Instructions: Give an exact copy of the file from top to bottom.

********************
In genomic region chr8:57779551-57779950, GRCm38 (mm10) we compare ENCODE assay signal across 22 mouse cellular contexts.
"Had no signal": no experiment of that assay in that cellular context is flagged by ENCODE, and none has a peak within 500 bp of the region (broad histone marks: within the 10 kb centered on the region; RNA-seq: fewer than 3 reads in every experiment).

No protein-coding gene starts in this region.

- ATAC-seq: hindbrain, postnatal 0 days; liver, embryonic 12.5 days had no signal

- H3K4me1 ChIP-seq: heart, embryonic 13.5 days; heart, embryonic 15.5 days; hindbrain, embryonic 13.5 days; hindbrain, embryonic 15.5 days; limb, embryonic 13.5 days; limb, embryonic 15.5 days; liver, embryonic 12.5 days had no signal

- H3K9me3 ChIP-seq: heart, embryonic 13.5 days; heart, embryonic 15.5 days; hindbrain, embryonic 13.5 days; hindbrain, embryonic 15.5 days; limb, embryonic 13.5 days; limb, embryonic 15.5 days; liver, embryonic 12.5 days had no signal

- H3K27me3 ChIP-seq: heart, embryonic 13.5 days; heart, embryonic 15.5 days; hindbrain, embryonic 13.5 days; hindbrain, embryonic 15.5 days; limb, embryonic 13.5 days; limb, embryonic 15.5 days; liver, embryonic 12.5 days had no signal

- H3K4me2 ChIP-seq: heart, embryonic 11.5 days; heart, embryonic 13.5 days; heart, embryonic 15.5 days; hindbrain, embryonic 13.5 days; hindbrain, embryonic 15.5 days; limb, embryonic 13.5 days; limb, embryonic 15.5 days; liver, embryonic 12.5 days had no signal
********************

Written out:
In genomic region chr8:57779551-57779950, GRCm38 (mm10) we compare ENCODE assay signal across 22 mouse cellular contexts.
"Had no signal": no experiment of that assay in that cellular context is flagged by ENCODE, and none has a peak within 500 bp of the region (broad histone marks: within the 10 kb centered on the region; RNA-seq: fewer than 3 reads in every experiment).

No protein-coding gene starts in this region.

- ATAC-seq: hindbrain, postnatal 0 days; liver, embryonic 12.5 days had no signal

- H3K4me1 ChIP-seq: heart, embryonic 13.5 days; heart, embryonic 15.5 days; hindbrain, embryonic 13.5 days; hindbrain, embryonic 15.5 days; limb, embryonic 13.5 days; limb, embryonic 15.5 days; liver, embryonic 12.5 days had no signal

- H3K9me3 ChIP-seq: heart, embryonic 13.5 days; heart, embryonic 15.5 days; hindbrain, embryonic 13.5 days; hindbrain, embryonic 15.5 days; limb, embryonic 13.5 days; limb, embryonic 15.5 days; liver, embryonic 12.5 days had no signal

- H3K27me3 ChIP-seq: heart, embryonic 13.5 days; heart, embryonic 15.5 days; hindbrain, embryonic 13.5 days; hindbrain, embryonic 15.5 days; limb, embryonic 13.5 days; limb, embryonic 15.5 days; liver, embryonic 12.5 days had no signal

- H3K4me2 ChIP-seq: heart, embryonic 11.5 days; heart, embryonic 13.5 days; heart, embryonic 15.5 days; hindbrain, embryonic 13.5 days; hindbrain, embryonic 15.5 days; limb, embryonic 13.5 days; limb, embryonic 15.5 days; liver, embryonic 12.5 days had no signal